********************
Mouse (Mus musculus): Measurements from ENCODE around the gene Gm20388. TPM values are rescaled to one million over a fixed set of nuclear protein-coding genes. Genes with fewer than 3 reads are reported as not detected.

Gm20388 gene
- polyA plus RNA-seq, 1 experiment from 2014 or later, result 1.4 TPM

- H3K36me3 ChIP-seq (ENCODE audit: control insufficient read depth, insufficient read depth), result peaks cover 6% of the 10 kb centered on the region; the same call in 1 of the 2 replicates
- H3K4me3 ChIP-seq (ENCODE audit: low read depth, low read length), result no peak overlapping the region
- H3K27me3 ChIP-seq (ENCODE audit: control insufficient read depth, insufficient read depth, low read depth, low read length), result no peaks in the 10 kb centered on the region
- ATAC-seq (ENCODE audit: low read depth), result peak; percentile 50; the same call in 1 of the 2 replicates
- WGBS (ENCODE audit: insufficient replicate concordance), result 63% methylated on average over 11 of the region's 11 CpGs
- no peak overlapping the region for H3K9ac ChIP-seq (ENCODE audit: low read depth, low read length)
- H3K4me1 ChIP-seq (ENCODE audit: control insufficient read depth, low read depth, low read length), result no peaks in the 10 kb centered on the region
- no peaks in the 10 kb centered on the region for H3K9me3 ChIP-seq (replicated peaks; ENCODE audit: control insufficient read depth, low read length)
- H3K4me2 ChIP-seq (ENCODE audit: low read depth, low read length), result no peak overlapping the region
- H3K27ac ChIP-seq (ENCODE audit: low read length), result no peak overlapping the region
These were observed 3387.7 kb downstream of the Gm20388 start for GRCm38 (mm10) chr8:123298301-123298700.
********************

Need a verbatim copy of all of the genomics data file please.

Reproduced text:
Mouse (Mus musculus): Measurements from ENCODE around the gene Gm20388. TPM values are rescaled to one million over a fixed set of nuclear protein-coding genes. Genes with fewer than 3 reads are reported as not detected.

Gm20388 gene
- polyA plus RNA-seq, 1 experiment from 2014 or later, result 1.4 TPM

- H3K36me3 ChIP-seq (ENCODE audit: control insufficient read depth, insufficient read depth), result peaks cover 6% of the 10 kb centered on the region; the same call in 1 of the 2 replicates
- H3K4me3 ChIP-seq (ENCODE audit: low read depth, low read length), result no peak overlapping the region
- H3K27me3 ChIP-seq (ENCODE audit: control insufficient read depth, insufficient read depth, low read depth, low read length), result no peaks in the 10 kb centered on the region
- ATAC-seq (ENCODE audit: low read depth), result peak; percentile 50; the same call in 1 of the 2 replicates
- WGBS (ENCODE audit: insufficient replicate concordance), result 63% methylated on average over 11 of the region's 11 CpGs
- no peak overlapping the region for H3K9ac ChIP-seq (ENCODE audit: low read depth, low read length)
- H3K4me1 ChIP-seq (ENCODE audit: control insufficient read depth, low read depth, low read length), result no peaks in the 10 kb centered on the region
- no peaks in the 10 kb centered on the region for H3K9me3 ChIP-seq (replicated peaks; ENCODE audit: control insufficient read depth, low read length)
- H3K4me2 ChIP-seq (ENCODE audit: low read depth, low read length), result no peak overlapping the region
- H3K27ac ChIP-seq (ENCODE audit: low read length), result no peak overlapping the region
These were observed 3387.7 kb downstream of the Gm20388 start for GRCm38 (mm10) chr8:123298301-123298700.